Thinking about how other people represent objects in the world around them is thought to require deliberate effort. In recent years, interactive "joint action" paradigms have shown how social context can affect our cognitive processing. We tested whether people would represent their partner's point of view in a simple team game. Participants played a game in which they had to judge the magnitude of a number either sat alone, or opposite a partner. Importantly they were never asked to judge their partner's point of view. Remarkably, when playing the game as a team, people were better when their partner happened to share their view of the number, such as when seeing a number 8, than when their partner viewed the number to be different, such as when seeing a number 6 that looked like a number 9 to their partner. In two further experiments, we identified the conditions under which the effect was present. Experiment two showed that the effect was only present after observing the prior involvement of one's partner in the task. Experiment 3, showed that the aspect of the stimulus (its magnitude) that participants were sensitive to did not need to be the aspect of the stimulus to which their partner was paying attention.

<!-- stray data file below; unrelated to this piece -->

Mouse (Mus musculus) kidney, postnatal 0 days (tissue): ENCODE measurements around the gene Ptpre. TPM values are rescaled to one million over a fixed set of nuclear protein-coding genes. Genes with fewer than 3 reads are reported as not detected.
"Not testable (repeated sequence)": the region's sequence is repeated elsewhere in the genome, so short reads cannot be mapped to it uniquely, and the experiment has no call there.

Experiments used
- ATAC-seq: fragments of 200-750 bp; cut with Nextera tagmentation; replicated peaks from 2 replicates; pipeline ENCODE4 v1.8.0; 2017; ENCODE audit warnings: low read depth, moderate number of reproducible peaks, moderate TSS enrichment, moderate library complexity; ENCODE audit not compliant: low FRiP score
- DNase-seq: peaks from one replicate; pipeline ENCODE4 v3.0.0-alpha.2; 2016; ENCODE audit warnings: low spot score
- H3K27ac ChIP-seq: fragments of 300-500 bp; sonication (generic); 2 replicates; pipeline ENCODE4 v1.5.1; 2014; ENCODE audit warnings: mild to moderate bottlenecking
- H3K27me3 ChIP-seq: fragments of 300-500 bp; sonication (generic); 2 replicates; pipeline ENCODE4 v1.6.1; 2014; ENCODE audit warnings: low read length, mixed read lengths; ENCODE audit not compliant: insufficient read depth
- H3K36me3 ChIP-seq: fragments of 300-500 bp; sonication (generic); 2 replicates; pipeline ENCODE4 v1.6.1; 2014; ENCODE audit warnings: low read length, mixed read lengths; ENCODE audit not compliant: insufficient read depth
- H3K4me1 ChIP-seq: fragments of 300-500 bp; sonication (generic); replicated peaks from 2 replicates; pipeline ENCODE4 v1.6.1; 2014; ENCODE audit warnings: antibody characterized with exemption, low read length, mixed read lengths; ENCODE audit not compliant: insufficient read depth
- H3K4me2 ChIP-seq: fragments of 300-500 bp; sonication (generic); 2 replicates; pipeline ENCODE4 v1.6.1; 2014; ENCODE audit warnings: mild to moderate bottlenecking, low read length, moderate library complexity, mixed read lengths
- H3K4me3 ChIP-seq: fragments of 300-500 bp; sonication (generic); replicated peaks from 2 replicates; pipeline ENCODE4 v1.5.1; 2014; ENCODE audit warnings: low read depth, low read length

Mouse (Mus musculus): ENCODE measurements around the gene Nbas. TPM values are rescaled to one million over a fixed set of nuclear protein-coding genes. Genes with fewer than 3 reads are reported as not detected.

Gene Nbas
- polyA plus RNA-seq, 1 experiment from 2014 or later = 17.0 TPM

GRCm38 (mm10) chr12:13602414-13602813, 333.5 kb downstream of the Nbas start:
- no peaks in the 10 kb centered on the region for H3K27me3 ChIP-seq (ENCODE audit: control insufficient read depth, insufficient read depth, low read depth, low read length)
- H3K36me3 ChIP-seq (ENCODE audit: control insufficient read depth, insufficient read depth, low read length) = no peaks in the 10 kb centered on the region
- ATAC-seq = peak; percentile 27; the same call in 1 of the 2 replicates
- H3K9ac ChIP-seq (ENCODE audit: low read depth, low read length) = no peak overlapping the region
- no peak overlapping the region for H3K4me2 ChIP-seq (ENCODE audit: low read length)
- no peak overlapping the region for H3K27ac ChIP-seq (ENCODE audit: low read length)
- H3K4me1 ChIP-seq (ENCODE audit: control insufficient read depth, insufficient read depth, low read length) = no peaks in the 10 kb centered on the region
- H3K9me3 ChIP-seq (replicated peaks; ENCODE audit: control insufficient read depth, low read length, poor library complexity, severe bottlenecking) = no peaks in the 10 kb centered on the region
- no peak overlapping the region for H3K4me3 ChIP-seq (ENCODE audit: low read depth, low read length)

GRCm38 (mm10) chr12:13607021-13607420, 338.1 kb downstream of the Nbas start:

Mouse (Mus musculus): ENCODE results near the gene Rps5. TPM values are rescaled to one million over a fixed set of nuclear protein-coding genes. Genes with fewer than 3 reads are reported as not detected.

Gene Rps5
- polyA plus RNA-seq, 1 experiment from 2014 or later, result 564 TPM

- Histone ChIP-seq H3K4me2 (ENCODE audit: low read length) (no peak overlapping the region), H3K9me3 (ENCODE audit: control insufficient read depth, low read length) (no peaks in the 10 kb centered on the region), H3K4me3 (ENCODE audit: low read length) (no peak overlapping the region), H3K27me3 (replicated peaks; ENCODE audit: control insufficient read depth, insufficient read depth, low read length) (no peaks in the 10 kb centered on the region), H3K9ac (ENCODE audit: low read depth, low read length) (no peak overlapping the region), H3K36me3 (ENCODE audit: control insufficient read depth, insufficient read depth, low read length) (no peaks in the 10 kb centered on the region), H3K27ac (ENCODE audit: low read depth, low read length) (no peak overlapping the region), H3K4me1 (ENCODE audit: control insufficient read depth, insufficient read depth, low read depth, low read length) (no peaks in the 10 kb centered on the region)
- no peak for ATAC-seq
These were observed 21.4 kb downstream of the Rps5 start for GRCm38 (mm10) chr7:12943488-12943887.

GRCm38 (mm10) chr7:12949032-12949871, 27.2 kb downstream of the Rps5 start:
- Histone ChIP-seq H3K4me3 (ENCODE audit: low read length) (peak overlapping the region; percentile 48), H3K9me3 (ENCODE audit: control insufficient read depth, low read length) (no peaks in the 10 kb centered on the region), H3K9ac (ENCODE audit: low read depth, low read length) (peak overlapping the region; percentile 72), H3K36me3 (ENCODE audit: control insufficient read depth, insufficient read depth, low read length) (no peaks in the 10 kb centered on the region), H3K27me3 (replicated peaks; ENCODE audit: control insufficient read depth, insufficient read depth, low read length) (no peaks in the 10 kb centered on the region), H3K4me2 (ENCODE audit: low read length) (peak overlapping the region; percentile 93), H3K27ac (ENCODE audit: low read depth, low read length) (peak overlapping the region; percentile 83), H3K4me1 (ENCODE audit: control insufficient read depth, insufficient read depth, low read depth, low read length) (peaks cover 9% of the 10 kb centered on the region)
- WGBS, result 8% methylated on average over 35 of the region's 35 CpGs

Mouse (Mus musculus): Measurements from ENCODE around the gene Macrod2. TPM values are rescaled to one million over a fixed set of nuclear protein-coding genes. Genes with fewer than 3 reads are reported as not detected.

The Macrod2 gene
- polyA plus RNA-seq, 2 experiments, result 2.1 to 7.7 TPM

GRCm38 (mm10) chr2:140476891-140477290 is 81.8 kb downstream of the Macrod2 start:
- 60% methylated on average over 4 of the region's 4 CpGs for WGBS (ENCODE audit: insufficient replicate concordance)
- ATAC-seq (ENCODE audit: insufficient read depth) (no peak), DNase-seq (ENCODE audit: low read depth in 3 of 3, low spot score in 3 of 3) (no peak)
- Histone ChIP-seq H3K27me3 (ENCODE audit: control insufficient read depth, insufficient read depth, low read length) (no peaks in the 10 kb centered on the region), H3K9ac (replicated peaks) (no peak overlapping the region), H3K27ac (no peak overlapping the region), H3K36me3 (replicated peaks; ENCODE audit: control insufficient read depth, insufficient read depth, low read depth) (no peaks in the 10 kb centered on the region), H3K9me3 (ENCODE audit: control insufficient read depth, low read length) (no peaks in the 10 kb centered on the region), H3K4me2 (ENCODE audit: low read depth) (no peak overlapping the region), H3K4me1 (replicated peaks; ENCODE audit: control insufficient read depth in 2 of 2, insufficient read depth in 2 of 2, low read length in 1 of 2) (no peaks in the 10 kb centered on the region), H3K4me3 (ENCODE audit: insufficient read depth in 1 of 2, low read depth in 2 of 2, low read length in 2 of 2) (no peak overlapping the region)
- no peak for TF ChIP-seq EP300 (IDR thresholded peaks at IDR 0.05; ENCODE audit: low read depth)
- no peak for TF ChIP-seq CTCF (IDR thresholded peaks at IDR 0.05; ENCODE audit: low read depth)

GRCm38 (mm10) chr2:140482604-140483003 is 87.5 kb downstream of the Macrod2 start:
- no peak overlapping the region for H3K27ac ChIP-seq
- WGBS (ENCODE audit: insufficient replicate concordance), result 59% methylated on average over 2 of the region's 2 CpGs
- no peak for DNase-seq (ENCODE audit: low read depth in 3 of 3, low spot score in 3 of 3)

Keywords: Joint action; Perspective-taking; Theory of mind.
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